We have been focusing on physics and movement the past several weeks (and for the next few coming) so this was a perfect project for us to take on. We’ll let most of the photos tell the story but to say the least, it’s a wonder we could construct it! There was a stack of laser cut wood pieces that needed to be punched out and assembled, stacks of magnets, wiring, a motor, tons of little rubber bands, marbles (of course) and the instructions, which was an amazing accomplishment for the inventors to develop! They gratefully, had great assembly instructions (thank you!) and once constructed, there were over 100 parts to use in creating our marble run. It took us roughly 20 hours of the course of a week to get the whole thing put together and installed but it was worth it.
In the end, our first working design has a bowl, 4 switches, 2 funnels, 1 giant conveyor belt, some chimes and many turns and straights. There were a few pieces that broke or fell apart and sometimes it was tricky to get all of the pieces correctly seated, but for the most part, the entire installation is miraculous! Overall we are quite impressed with this ‘king of all kits’ and we intend to change the installation every few weeks. We didn’t include one of our favorite pieces, the tipper arm, so next version is sure to include that one! We’ll update the blog occasionally as we reinvent this awesome invention :0)
Welcome to tech class! Before we begin, a brief over view of what circuit bending is: A man named Reed Ghazala created circuit bending in 1966 when unexpectedly, a toy shorted-out when it touched a metal object in his desk drawer. This created surprising types of unusual sounds. Circuit bending today is when people (like us!), customize the circuits in electronic devices, like toys and digital synthesizers to create new musical or visual instruments! WHEW! Now that you know what circuit bending is, let’s move on.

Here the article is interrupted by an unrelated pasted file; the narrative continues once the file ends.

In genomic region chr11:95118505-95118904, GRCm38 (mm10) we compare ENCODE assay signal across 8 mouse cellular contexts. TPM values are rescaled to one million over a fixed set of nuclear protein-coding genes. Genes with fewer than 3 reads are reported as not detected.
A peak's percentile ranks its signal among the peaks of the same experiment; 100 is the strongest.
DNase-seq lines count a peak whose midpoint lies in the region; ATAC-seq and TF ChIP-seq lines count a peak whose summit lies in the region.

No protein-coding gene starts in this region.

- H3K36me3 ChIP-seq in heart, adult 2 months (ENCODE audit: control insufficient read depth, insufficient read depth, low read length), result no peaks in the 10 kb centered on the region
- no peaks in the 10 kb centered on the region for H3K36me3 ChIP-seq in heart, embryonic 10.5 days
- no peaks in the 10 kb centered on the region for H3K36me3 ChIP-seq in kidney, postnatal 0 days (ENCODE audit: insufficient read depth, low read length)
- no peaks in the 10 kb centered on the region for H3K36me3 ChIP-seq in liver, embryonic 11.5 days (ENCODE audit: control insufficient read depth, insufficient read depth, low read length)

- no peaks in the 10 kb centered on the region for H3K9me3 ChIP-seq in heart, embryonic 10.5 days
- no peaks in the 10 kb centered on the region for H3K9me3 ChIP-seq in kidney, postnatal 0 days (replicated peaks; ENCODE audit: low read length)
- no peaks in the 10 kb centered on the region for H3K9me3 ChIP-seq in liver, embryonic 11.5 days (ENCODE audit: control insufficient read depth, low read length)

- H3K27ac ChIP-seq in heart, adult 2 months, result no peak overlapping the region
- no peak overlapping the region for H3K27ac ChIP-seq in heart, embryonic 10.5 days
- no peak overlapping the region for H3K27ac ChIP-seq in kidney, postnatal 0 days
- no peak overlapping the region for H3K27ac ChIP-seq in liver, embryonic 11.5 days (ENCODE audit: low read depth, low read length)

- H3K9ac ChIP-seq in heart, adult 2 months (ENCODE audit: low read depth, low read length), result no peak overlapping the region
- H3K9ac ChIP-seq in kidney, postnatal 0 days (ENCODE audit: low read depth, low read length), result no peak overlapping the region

Over the last couple weeks we’ve made changes to over 8 different toys! We’ve changed things like the color of the lights inside, on toys that spoke we shifted the pitch of the words and even the speed of the sentences! By far the most complicated toy was Reggie the rooster. He has all sorts of springs, wires, lights, speakers and buttons which are all controlled by the circuit board inside. Plus, he sings great little songs… One thing that was particularly interesting with some of the toys that we first opened, is that some of them (the ones that have buttons that we could press and it starts talking or making noises) have these little plungers that are connected to the button, so when they touch the mother board, that triggers the lights and sounds! Cool right?
We used a jump wire to find circuits that made new sounds or glitch. By doing this we could make the lights change color, sounds go deeper or turn the board off or on entirely. We then took sounds and worked with Dad to loop them into his audio system. Now, we can use it to make MUSIC!
As an ongoing project, there will be more updates on this especially if something groundbreaking happens, but be sure to keep your notifications on and if you’re not willing to do that, keep an eye out for our next post!